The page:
Sydney bit at her lip. She didn't want to hear how it had happened. It didn't matter anymore.
"How did your grandparents meet?" she asked.
A smile spread across Vaughn's lips. "They met in Santa Barbara. He actually proposed there, too. That's why I chose it." Sydney mirrored his smile as he went on. "My grandfather was walking along the beach looking for sea glass. It was a hobby of his. He bent down to pick up a particularly interesting piece. When he straightened, he noticed a woman out of the corner of his eye sitting on the beach. He just stood there staring at her. Couldn't take his eyes off of her. He said she was the most beautiful creature he had ever laid eyes on. When he finally managed to tear his eyes away, he looked down at the piece of sea glass he held in his hand. It was in the shape of a heart. My grandfather took this as a sign. Never one to waste time or mince words, he walked over to my grandmother, introduced himself, told her that one day he would marry her and asked her out."
Sydney laughed. "He didn't."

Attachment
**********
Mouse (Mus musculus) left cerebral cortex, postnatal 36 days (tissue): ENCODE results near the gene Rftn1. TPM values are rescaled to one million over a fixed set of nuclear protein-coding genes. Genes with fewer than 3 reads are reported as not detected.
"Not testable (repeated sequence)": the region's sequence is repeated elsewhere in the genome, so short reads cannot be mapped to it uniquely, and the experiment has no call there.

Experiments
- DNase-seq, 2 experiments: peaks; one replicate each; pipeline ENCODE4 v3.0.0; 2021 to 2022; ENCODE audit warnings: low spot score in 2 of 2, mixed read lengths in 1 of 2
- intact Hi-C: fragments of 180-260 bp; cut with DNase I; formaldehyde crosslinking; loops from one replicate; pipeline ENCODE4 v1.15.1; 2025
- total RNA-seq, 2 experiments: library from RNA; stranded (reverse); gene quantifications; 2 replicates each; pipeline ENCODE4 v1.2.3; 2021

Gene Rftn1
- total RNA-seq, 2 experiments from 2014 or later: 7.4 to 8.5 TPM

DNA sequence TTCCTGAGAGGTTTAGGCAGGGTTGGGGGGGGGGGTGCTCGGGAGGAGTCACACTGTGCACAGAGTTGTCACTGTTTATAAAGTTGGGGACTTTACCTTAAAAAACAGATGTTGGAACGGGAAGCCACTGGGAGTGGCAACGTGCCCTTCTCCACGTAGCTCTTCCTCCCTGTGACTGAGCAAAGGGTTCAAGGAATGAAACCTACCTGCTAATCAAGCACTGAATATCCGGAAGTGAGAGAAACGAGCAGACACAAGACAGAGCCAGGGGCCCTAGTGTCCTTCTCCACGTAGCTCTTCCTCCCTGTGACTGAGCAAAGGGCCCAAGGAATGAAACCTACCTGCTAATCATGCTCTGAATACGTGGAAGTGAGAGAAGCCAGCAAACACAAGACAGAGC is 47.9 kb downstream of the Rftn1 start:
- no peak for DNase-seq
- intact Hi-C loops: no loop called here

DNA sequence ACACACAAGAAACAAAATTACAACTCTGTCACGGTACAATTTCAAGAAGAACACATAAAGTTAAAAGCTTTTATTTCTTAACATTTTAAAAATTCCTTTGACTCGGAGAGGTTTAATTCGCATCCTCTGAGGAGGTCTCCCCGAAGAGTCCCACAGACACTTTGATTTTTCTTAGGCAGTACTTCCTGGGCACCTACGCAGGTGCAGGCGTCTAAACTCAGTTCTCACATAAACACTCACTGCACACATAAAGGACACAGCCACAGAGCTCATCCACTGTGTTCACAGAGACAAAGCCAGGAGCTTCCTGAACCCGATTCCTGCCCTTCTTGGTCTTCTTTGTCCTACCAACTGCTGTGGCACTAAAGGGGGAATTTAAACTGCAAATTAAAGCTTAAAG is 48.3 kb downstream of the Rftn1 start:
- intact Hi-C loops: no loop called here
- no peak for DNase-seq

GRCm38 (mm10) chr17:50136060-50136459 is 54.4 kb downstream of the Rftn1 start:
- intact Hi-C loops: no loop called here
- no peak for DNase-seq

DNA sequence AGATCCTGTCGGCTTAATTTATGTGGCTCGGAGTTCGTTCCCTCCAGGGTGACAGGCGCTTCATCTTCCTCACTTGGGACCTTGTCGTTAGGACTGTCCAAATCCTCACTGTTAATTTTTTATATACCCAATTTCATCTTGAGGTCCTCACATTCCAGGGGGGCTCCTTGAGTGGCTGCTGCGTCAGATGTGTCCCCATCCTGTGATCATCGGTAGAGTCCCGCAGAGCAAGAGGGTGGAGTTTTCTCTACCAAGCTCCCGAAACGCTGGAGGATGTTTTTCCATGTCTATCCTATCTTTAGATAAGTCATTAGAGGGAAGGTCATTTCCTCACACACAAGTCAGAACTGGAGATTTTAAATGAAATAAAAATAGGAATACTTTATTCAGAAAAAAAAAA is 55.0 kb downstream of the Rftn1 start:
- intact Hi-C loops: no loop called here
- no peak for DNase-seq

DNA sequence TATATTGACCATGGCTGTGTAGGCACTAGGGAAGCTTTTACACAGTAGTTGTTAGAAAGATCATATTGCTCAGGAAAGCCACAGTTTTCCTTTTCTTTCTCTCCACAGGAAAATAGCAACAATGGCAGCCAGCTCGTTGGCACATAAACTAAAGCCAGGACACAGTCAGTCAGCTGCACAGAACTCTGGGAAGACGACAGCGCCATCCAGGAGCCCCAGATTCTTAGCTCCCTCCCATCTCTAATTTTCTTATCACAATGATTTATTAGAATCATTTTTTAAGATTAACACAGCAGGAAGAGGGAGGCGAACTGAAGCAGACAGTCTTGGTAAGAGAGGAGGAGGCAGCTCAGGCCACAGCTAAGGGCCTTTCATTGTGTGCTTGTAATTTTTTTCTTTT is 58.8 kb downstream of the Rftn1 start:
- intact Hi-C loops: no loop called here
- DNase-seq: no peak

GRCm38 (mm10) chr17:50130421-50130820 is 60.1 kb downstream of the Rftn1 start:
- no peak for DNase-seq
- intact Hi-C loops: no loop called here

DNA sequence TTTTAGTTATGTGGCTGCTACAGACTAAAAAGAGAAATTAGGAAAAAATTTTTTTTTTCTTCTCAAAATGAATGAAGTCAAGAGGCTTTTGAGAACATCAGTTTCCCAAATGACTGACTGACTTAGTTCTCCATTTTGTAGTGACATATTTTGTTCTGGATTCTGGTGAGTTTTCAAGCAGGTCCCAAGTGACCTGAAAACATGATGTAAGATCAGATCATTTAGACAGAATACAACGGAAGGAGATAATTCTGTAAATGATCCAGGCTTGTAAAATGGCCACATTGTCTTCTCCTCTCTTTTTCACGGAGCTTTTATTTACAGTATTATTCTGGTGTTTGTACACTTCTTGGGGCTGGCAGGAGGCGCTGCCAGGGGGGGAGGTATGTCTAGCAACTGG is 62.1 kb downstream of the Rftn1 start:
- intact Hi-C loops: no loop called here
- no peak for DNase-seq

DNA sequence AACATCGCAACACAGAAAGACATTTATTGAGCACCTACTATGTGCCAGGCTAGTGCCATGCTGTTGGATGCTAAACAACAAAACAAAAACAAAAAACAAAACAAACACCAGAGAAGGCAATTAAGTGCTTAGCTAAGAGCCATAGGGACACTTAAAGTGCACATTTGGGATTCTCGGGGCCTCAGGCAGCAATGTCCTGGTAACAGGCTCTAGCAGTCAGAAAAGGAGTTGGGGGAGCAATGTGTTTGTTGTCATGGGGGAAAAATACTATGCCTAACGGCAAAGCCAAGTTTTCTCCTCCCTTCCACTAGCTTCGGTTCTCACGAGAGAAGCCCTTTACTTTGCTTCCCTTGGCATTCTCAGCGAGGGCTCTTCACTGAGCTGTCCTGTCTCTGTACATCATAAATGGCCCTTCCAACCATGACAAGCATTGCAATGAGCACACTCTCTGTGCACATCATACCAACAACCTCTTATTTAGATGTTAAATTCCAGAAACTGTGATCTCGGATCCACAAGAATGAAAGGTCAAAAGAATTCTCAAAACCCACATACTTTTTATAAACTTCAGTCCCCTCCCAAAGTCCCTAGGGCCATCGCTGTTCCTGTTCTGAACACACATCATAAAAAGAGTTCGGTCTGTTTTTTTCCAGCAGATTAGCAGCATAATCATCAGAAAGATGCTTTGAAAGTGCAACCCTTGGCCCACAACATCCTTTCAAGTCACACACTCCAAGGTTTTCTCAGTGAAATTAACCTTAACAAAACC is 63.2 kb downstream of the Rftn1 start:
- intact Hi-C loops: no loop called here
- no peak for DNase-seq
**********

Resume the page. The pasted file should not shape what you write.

Vaughn nodded with a grin. "He did. My grandfather was a very interesting man. He knew what he wanted and would go after it."
"What did your grandmother say?"
Vaughn chuckled. "First, she looked at him like he had 'two heads, both of which had a screw loose', then she said no."
"I'm guessing he didn't give up."
"He went back to the beach the next day and saw her again. He asked her out again and she refused. Same thing the next day. Finally, on the fourth day, my grandfather pulled the ring out of his pocket. He'd made it the night after they met. Twisted copper wire and a piece of sea glass in the shape of a heart. He showed it to her and told her the significance of the sea glass and how he had made it three nights earlier when they'd met. He said, 'One day I'm going to put this ring on your finger and you're never going to want to take it off. So, let's get on with it."
Sydney grinned. "And she agreed to a date."
Vaughn shook his head, smiling at the story he'd heard a thousand times. "She said no. She looked at him and said, 'You don't rush a lady.'"
"I definitely would have liked your grandmother," Sydney said with a nod.
"You two have a lot of common. She was stubborn as a goat, too."
"What happened next?"
"My grandfather came back the next day and sat down next to her on the sand. They sat in silence for an hour, until she finally looked at him and asked, 'How long do you plan on waiting?' He smiled, shrugged his shoulders and said, 'For as long as it takes. You don't rush a lady.'"